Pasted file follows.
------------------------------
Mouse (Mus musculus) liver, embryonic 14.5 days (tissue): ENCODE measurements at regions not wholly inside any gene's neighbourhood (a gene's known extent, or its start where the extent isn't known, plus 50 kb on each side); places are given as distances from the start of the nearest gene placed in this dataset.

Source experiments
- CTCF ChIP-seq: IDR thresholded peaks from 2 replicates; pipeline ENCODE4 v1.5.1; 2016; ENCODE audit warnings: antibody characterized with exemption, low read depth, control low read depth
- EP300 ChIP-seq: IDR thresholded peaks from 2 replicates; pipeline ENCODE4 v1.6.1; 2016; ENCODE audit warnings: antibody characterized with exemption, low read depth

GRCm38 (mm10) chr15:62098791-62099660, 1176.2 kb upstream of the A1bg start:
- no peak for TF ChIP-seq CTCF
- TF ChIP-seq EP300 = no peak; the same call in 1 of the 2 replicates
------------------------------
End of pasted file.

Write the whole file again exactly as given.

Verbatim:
Mouse (Mus musculus) liver, embryonic 14.5 days (tissue): ENCODE measurements at regions not wholly inside any gene's neighbourhood (a gene's known extent, or its start where the extent isn't known, plus 50 kb on each side); places are given as distances from the start of the nearest gene placed in this dataset.

Source experiments
- CTCF ChIP-seq: IDR thresholded peaks from 2 replicates; pipeline ENCODE4 v1.5.1; 2016; ENCODE audit warnings: antibody characterized with exemption, low read depth, control low read depth
- EP300 ChIP-seq: IDR thresholded peaks from 2 replicates; pipeline ENCODE4 v1.6.1; 2016; ENCODE audit warnings: antibody characterized with exemption, low read depth

GRCm38 (mm10) chr15:62098791-62099660, 1176.2 kb upstream of the A1bg start:
- no peak for TF ChIP-seq CTCF
- TF ChIP-seq EP300 = no peak; the same call in 1 of the 2 replicates